Domestic Abuse – Government Criticised for Failing Victims During Lockdown

Thursday, May 21st, 2020

Social distancing was implemented to save lives, but what about people for whom home is not safe? Victims of domestic abuse not only face increased exposure to their often-violent abusers but are also simultaneously experiencing social isolation from friends, family and colleagues. Abusers frequently seek to isolate victims from their families and support networks, so the current rules play into the abuser’s hands. Abusers can prolong and worsen the impact of their abuse as victims currently feel there is no one there to help.

It is no surprise then that, since lockdown has been in effect, domestic abuse cases have surged. The National Domestic Abuse Helpline has seen a 49% increase in calls, Men’s Advice Line a 35% increase and the Metropolitan Police have reported a 24% increase in charges and cautions for domestic abuse.

Even if domestic abuse sufferers are able to access support services whilst under constant surveillance from their abuser, there are significant difficulties faced by a sector that, like most others, are affected by staff and volunteers having to self-isolate and work remotely. This is on top of years of underfunding from the government for these vital services.

In positive news, the Domestic Abuse Bill is finally due to receive a second reading last week, having been further delayed by the prorogation of parliament in November of last year. Women’s Aid have welcomed the bill for providing the first statutory definition of domestic abuse. This includes coercive control, emotional and economic abuse, as well as physical violence. The charity, however, believe it does not go far enough to make the family courts truly safe for women and children.

Whilst the court’s approach to domestic abuse has improved over the last few years, there remains significant advances to be made. The case involving Judge Tolson QC, for example, was made public by Women’s Aid last year. The family court judge dismissed an allegation of rape as the victim had done ‘nothing physically’ to stop him. Thankfully, the family courts have sought to remedy this swiftly and training has now been ordered on the issue.

One area the family courts generally succeeded in was that of Non-Molestation Orders, or injunctions as they were previously known, which provide a useful protection for victims of domestic abuse.  These can be applied for urgently without notice to the other party and provide an order to prevent the abuser from using or threatening violence. Importantly, they also can provide protection from more subtle harassment or any direct communication. Moreover, they are flexible, so have the capacity to incorporate case-specific issues such as damage to property or harassment on social media. As the order is enforceable from when it is served, a victim is protected from the moment their abuser knows they have obtained an order. The court also have the power to make Occupation Orders to exclude someone’s right to occupy a property. These are again a very useful order to provide the victim and any children with some real protection from the threat of abuse.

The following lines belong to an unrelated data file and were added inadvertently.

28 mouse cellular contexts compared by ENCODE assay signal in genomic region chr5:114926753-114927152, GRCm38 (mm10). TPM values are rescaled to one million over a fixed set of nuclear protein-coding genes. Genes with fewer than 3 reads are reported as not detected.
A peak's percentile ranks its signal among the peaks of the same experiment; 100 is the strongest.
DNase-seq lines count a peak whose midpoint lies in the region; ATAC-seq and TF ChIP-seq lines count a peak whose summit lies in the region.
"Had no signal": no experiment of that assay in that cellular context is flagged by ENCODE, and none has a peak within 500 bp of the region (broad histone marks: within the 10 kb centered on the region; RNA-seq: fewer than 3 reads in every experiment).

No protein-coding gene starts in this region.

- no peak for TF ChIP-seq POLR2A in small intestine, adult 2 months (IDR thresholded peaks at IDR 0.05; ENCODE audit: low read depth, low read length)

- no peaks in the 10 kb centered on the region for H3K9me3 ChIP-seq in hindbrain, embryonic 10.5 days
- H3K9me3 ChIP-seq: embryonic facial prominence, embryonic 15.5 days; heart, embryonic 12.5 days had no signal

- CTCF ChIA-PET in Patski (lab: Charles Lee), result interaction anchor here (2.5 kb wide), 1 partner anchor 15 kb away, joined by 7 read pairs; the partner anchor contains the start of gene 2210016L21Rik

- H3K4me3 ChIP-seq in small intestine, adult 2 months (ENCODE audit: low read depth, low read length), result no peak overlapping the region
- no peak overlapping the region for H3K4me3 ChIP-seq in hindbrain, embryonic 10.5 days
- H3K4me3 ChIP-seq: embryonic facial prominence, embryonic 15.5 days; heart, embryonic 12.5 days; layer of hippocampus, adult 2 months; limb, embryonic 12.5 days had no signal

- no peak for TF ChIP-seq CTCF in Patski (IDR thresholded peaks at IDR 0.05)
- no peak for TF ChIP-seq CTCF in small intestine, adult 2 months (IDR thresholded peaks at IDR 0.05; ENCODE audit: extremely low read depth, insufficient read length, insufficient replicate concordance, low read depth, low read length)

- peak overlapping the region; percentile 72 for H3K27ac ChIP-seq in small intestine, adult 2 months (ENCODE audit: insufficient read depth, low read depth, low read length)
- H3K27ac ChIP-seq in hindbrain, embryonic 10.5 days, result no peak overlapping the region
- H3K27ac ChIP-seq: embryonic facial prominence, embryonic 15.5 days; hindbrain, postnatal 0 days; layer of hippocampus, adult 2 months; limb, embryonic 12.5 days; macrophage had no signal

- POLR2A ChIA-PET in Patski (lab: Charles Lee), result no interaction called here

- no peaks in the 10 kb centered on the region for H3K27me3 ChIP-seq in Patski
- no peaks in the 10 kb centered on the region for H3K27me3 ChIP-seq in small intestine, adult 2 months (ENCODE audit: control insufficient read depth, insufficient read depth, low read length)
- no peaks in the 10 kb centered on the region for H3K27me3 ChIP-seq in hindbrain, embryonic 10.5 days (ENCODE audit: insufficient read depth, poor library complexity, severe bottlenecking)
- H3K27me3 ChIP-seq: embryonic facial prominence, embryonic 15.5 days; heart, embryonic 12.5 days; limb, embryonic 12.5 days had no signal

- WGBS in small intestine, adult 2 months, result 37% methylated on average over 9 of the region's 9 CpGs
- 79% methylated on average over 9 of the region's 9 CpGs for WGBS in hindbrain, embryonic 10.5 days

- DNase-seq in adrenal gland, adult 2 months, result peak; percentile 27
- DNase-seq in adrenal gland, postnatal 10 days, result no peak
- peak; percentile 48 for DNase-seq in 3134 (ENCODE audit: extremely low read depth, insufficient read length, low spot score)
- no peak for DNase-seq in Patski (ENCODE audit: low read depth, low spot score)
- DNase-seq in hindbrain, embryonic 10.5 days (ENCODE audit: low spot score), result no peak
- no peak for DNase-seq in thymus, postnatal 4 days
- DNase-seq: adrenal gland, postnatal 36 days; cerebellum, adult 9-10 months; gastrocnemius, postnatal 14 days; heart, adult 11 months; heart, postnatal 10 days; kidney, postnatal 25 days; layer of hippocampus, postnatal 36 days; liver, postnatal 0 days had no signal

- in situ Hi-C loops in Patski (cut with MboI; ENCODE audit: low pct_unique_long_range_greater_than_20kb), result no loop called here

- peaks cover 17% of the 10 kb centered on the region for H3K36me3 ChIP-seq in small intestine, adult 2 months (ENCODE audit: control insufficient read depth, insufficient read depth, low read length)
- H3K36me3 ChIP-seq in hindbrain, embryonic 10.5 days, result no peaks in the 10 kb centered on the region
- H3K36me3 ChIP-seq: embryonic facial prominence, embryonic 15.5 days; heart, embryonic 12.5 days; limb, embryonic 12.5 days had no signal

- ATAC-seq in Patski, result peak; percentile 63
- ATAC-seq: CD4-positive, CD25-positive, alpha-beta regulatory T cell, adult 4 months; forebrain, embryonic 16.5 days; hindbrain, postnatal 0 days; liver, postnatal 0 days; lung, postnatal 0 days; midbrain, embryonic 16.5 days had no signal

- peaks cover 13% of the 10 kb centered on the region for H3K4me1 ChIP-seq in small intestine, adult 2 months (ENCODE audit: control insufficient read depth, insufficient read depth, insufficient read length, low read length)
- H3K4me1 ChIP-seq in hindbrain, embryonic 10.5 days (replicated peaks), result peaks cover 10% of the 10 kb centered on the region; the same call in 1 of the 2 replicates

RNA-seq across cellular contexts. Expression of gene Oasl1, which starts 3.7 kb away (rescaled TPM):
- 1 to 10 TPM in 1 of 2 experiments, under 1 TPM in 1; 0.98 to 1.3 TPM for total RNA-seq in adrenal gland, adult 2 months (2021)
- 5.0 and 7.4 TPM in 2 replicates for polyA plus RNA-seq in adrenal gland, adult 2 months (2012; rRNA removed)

Lockdown, however, has now provided a series of practical impediments to seeking this protection. Previously, these without notice hearings were always attended in person, given the gravity of the order sought. The family courts are struggling to adapt to fully remote working and the response to hearings seems to vary from court to court about whether remote hearings could be conducted. There are also further hurdles to be considered, such as how to arrange the personal service of the orders once obtained and how an abuser can be excluded from a property during the restrictions of lockdown. This is why expert legal advice is essential during this difficult time.

 

Fortunately, the Legal Aid Agency have relaxed their rules for domestic abuse evidence to obtain public funding and have brought in procedures for how legal aid applications can be signed in the absence of physical signatures. Hanne & Co have a long history of providing legal aid to the local community and have had a specialist domestic abuse team in place for some time. We respond to and obtain Non-Molestation orders on an urgent basis, continuing to do so during the current health crisis. We have a strong working relationship with the local family courts and have ensured we are up-to-date with the process for the new remote applications.

If you need any assistance in this difficult time about your options please contact us on 020 7228 0017 to speak with our specialist domestic abuse team who will be happy to assist. They can also be reached on family@hanne.co.uk or through our Live chat function if you are unable to call.

 

Women’s Aid Domestic Violence Helpline: 0808 2000 247

Men’s Advice line: 0808 8010 327

In an emergency contact 999 or if you are unable to talk then press 55 (only on mobiles) to seek help.

 

Domestic Abuse - Hanne & Co's Elinor Feeny looks at how the court system is dealing with domestic abuse cases during lockdown.

Elinor Feeny is a Senior Associate in the Family & Divorce Team and a Resolution accredited specialist in domestic abuse cases.

 

HANNE & CO. CORONAVIRUS UPDATE

It's business as usual for us at Hanne & Co and we continue to offer the same high levels of service. Despite the restrictions on movement we are still able to see our clients online. And, of course, there's phone and email. Earlier bulletin and FAQs here.
Our buildings are currently closed, so whenever possible please send all applications and relevant documents electronically, rather than by post, to prevent a delay in response.